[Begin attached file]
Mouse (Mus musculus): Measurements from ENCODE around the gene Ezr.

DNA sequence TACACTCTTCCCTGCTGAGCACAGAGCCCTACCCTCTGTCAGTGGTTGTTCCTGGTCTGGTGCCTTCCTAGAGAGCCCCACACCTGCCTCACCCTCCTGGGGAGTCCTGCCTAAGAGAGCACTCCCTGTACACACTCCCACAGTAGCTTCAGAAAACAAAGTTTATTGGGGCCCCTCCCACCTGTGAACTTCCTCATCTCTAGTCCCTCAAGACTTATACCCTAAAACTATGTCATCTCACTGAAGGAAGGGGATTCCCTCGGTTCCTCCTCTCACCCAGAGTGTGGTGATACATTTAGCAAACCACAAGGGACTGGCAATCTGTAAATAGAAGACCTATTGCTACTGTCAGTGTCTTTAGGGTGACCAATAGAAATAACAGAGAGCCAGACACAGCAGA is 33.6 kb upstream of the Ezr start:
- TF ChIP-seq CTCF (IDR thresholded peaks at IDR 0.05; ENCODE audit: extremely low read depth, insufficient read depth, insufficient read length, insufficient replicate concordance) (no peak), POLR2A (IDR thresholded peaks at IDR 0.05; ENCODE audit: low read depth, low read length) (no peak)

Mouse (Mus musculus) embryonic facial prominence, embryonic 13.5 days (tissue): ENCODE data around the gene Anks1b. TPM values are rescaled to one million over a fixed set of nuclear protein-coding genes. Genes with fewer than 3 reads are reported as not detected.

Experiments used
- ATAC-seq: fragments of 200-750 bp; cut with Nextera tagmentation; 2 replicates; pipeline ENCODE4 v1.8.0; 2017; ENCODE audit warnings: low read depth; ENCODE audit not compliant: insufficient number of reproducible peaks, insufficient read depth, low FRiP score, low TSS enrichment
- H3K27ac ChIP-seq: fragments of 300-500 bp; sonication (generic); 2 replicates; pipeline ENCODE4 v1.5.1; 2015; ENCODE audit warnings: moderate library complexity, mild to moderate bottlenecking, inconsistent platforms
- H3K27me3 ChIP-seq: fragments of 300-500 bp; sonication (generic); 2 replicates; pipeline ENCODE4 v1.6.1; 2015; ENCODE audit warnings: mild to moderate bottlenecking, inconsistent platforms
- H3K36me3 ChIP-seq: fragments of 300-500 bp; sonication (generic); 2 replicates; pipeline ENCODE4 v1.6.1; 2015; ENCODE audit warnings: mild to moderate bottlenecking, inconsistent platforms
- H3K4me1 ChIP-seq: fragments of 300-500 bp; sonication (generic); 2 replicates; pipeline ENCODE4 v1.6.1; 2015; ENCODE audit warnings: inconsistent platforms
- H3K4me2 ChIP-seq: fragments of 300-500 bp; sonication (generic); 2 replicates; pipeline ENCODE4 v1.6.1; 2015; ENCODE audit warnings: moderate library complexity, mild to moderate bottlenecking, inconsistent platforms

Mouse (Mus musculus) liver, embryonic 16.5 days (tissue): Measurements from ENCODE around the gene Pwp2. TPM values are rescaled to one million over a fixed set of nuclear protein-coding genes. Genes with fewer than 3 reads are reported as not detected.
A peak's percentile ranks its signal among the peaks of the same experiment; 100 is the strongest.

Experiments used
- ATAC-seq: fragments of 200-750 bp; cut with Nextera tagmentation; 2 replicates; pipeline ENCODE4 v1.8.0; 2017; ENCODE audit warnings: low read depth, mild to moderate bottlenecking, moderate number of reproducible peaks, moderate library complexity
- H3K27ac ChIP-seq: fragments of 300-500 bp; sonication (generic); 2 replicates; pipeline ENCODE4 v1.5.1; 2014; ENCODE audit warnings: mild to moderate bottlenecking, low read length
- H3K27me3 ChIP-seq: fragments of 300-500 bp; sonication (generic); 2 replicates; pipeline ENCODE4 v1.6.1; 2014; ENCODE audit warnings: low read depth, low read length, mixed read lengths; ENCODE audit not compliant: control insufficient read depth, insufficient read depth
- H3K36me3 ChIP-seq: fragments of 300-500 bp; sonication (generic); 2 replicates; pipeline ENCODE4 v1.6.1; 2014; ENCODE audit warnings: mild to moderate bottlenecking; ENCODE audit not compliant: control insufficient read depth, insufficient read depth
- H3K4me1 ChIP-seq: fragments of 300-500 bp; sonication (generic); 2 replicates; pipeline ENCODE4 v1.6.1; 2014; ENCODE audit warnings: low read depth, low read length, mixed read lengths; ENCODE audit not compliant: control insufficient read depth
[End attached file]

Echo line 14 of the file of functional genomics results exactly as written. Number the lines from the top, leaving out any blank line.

Experiments used